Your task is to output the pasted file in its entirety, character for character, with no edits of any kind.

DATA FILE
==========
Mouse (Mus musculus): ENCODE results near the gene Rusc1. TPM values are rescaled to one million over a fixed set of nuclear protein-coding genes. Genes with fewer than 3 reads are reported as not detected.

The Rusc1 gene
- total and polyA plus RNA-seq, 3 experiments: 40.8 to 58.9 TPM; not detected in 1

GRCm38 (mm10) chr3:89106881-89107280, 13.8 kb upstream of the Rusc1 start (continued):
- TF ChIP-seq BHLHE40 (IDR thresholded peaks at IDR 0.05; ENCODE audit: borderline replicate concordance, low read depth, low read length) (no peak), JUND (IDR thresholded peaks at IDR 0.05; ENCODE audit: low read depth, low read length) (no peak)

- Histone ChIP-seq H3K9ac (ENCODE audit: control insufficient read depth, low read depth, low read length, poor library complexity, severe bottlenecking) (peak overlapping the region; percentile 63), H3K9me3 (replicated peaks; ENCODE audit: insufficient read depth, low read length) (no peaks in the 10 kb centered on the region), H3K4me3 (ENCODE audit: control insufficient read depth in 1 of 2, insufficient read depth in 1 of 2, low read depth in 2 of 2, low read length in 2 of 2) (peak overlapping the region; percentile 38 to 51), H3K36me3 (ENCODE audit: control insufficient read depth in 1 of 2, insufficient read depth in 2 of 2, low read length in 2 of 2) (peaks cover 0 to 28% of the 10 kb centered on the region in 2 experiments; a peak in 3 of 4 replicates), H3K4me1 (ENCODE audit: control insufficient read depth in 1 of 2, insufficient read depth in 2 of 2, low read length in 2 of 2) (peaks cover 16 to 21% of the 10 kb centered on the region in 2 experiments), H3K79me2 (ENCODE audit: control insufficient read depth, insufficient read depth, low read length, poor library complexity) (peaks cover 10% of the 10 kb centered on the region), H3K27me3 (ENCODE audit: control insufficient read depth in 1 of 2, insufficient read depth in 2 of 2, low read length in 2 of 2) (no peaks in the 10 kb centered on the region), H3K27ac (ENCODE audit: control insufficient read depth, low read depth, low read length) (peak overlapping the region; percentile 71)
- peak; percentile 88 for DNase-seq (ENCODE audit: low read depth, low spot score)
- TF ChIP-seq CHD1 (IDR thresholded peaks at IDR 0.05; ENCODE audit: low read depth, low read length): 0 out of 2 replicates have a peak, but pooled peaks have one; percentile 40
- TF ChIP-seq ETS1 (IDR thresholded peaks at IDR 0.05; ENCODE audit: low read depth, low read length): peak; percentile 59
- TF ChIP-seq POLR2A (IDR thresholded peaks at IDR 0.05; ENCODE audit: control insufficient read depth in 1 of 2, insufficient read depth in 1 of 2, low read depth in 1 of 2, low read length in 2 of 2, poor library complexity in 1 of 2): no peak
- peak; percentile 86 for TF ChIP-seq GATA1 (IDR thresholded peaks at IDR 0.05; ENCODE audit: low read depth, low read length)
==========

Mouse (Mus musculus): ENCODE results near the gene Rusc1. TPM values are rescaled to one million over a fixed set of nuclear protein-coding genes. Genes with fewer than 3 reads are reported as not detected.

The Rusc1 gene
- total and polyA plus RNA-seq, 3 experiments: 40.8 to 58.9 TPM; not detected in 1

GRCm38 (mm10) chr3:89106881-89107280, 13.8 kb upstream of the Rusc1 start (continued):
- TF ChIP-seq BHLHE40 (IDR thresholded peaks at IDR 0.05; ENCODE audit: borderline replicate concordance, low read depth, low read length) (no peak), JUND (IDR thresholded peaks at IDR 0.05; ENCODE audit: low read depth, low read length) (no peak)

- Histone ChIP-seq H3K9ac (ENCODE audit: control insufficient read depth, low read depth, low read length, poor library complexity, severe bottlenecking) (peak overlapping the region; percentile 63), H3K9me3 (replicated peaks; ENCODE audit: insufficient read depth, low read length) (no peaks in the 10 kb centered on the region), H3K4me3 (ENCODE audit: control insufficient read depth in 1 of 2, insufficient read depth in 1 of 2, low read depth in 2 of 2, low read length in 2 of 2) (peak overlapping the region; percentile 38 to 51), H3K36me3 (ENCODE audit: control insufficient read depth in 1 of 2, insufficient read depth in 2 of 2, low read length in 2 of 2) (peaks cover 0 to 28% of the 10 kb centered on the region in 2 experiments; a peak in 3 of 4 replicates), H3K4me1 (ENCODE audit: control insufficient read depth in 1 of 2, insufficient read depth in 2 of 2, low read length in 2 of 2) (peaks cover 16 to 21% of the 10 kb centered on the region in 2 experiments), H3K79me2 (ENCODE audit: control insufficient read depth, insufficient read depth, low read length, poor library complexity) (peaks cover 10% of the 10 kb centered on the region), H3K27me3 (ENCODE audit: control insufficient read depth in 1 of 2, insufficient read depth in 2 of 2, low read length in 2 of 2) (no peaks in the 10 kb centered on the region), H3K27ac (ENCODE audit: control insufficient read depth, low read depth, low read length) (peak overlapping the region; percentile 71)
- peak; percentile 88 for DNase-seq (ENCODE audit: low read depth, low spot score)
- TF ChIP-seq CHD1 (IDR thresholded peaks at IDR 0.05; ENCODE audit: low read depth, low read length): 0 out of 2 replicates have a peak, but pooled peaks have one; percentile 40
- TF ChIP-seq ETS1 (IDR thresholded peaks at IDR 0.05; ENCODE audit: low read depth, low read length): peak; percentile 59
- TF ChIP-seq POLR2A (IDR thresholded peaks at IDR 0.05; ENCODE audit: control insufficient read depth in 1 of 2, insufficient read depth in 1 of 2, low read depth in 1 of 2, low read length in 2 of 2, poor library complexity in 1 of 2): no peak
- peak; percentile 86 for TF ChIP-seq GATA1 (IDR thresholded peaks at IDR 0.05; ENCODE audit: low read depth, low read length)